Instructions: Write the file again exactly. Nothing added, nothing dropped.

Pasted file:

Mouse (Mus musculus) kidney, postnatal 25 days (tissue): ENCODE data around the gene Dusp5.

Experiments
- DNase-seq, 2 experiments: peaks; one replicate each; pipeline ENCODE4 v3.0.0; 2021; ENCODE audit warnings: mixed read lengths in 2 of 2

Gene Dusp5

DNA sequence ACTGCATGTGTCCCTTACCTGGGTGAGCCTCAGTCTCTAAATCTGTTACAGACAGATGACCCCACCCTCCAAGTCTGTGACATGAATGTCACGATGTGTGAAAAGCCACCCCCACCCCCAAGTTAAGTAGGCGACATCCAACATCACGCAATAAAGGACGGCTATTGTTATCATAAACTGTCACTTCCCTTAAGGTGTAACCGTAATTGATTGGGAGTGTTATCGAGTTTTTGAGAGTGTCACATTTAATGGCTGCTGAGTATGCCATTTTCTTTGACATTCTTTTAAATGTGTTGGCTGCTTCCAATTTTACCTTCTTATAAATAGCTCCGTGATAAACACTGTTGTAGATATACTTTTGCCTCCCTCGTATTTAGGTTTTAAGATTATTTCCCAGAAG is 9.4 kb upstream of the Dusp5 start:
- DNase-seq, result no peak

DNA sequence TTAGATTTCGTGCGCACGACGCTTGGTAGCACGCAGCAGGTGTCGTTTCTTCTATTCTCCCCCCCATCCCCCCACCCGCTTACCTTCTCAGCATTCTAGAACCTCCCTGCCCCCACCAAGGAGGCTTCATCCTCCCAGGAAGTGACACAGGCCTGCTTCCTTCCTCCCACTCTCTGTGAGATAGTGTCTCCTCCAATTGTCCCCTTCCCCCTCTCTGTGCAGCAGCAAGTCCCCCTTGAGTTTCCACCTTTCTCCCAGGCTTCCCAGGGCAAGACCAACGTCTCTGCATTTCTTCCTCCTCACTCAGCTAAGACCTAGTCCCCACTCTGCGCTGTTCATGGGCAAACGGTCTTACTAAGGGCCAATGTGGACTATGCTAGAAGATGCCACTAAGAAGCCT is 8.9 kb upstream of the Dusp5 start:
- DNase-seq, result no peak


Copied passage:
Mouse (Mus musculus) kidney, postnatal 25 days (tissue): ENCODE data around the gene Dusp5.

Experiments
- DNase-seq, 2 experiments: peaks; one replicate each; pipeline ENCODE4 v3.0.0; 2021; ENCODE audit warnings: mixed read lengths in 2 of 2

Gene Dusp5

DNA sequence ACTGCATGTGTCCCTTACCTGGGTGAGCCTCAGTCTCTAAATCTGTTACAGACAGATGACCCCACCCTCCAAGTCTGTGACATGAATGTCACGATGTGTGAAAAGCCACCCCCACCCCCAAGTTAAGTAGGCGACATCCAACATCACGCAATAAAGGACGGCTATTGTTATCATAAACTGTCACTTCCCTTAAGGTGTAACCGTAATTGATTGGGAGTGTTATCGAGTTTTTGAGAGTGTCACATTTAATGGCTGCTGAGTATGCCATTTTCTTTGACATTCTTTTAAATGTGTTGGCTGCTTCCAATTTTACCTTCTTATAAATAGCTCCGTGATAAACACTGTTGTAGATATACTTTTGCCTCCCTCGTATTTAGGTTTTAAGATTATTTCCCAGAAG is 9.4 kb upstream of the Dusp5 start:
- DNase-seq, result no peak

DNA sequence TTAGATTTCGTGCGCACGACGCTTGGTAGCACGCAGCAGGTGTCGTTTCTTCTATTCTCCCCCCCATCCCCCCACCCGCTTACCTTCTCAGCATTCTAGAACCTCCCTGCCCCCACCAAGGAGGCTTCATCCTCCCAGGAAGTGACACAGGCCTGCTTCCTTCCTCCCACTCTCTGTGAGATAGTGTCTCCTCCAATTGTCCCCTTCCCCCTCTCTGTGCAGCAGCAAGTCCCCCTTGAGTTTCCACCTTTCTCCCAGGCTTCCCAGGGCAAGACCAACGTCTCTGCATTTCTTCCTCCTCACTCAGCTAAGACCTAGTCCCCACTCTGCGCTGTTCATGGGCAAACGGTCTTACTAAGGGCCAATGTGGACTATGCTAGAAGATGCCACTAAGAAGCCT is 8.9 kb upstream of the Dusp5 start:
- DNase-seq, result no peak